Here we are, now, in 2022, and as far as reproductive rights go, women in the U.S. are now back in the 1960s. Dudes like Robbie can continue to skate, and there’s every reason to believe that non-privileged women could end up, as Penny did, with a so-called doctor with a “dirty knife and a folding table” due to various red states essentially outlawing abortion and being given that green light last week by the Supreme Court. Months ago, Texas and Oklahoma made headlines by putting a bounty on anyone that helps a woman obtain an abortion, and GOP lawmakers in Missouri are now going the extra mile — by extending that bounty-hunting concept to stop women from going out of state to have abortions — to make sure those dirty knives (and coat hangers) exist.
That makes Dirty Dancing strangely relevant again, particularly because of a recently announced sequel that will star Jennifer Grey. On one hand, this could be a total trainwreck, as revived franchises often end up being. Let’s be real: this sequel probably won’t see a Cobra Kai brand of tweaking that will harness the new generation while also seamlessly integrating the stories of the O.G. characters. For one thing, Swayze and Jerry Orbach are no longer alive, and only Grey’s headlining this new story that takes place in the 1990s with her revisiting Kellerman’s resort, and another young woman will be in the coming-of-age role, which shall be layered with Baby’s own story. The 1990s part is what makes me most skeptical, but this can be remedied.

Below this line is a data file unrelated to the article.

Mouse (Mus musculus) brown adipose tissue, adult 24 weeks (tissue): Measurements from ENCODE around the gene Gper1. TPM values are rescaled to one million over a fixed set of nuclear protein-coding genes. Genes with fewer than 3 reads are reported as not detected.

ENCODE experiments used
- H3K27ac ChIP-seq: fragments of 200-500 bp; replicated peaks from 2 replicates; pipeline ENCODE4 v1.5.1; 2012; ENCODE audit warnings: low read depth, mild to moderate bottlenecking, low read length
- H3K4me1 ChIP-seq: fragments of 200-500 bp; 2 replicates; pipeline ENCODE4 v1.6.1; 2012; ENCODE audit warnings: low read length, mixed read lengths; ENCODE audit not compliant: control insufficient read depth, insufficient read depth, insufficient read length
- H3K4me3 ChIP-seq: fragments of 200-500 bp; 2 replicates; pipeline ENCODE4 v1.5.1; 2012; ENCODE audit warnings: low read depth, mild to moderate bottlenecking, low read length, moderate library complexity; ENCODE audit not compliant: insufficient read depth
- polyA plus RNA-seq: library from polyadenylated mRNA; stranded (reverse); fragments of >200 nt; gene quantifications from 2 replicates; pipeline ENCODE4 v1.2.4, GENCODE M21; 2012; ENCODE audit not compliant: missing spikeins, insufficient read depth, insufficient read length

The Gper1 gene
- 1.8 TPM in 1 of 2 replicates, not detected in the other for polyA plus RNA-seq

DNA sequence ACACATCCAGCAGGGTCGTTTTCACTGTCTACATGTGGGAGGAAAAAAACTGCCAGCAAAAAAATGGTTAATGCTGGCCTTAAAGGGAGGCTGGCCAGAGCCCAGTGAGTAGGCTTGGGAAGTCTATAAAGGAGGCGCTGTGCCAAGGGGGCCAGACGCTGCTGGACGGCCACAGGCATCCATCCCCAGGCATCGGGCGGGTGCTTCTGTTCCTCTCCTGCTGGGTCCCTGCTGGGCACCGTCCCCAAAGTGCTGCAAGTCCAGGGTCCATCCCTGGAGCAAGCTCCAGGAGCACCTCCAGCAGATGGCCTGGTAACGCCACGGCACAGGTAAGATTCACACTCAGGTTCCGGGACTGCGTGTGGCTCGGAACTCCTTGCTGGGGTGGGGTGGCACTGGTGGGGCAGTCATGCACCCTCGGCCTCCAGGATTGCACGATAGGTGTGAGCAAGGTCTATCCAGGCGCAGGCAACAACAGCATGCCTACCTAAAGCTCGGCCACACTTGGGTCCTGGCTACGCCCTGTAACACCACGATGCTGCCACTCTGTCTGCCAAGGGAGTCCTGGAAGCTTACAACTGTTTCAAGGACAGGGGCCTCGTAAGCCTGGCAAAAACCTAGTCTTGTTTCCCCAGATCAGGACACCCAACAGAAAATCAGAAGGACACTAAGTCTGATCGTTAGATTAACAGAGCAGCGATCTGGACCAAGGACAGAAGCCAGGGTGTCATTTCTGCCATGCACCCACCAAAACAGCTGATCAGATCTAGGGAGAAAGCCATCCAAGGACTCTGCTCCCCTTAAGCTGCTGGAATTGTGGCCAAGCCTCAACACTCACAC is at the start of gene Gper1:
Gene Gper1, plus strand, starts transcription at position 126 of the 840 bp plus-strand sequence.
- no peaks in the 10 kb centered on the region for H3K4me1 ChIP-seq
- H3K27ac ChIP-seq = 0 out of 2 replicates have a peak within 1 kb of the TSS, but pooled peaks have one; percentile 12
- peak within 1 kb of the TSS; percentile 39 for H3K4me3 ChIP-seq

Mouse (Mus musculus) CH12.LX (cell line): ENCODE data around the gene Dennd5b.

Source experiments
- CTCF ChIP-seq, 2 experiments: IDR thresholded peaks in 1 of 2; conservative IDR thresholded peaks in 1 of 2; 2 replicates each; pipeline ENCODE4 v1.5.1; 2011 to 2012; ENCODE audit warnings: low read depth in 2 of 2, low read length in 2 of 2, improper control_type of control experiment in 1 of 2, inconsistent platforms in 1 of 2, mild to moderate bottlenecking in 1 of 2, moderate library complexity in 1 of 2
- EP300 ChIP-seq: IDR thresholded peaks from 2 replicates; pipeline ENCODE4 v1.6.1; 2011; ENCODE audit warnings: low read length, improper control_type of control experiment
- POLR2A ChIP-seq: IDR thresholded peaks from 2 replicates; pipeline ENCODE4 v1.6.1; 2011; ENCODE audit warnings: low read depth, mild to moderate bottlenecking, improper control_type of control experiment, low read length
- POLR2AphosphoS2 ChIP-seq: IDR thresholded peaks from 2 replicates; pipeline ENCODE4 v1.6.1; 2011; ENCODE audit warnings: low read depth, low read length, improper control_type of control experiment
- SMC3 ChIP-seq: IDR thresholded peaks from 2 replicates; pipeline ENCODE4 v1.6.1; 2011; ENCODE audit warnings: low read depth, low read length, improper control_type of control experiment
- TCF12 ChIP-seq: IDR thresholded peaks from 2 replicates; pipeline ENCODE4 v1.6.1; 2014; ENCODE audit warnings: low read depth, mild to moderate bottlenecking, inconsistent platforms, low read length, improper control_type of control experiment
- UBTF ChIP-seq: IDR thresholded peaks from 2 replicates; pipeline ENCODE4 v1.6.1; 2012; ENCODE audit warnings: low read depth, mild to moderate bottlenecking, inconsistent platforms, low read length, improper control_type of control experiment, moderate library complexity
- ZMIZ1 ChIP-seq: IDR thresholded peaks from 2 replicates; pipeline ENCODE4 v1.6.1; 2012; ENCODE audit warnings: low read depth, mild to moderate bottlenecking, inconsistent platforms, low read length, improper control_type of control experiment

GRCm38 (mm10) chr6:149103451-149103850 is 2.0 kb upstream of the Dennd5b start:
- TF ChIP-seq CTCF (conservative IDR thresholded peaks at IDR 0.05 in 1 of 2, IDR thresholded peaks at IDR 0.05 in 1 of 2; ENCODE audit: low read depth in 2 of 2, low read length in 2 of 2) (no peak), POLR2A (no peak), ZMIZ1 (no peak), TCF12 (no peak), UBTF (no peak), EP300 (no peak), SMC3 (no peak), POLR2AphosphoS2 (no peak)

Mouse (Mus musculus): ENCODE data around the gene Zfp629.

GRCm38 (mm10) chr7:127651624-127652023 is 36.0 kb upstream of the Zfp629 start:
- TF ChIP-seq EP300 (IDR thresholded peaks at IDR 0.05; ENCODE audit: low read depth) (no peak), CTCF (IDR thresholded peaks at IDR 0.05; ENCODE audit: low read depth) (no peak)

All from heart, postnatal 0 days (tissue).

So can this sequel possibly be embraced, and actually work?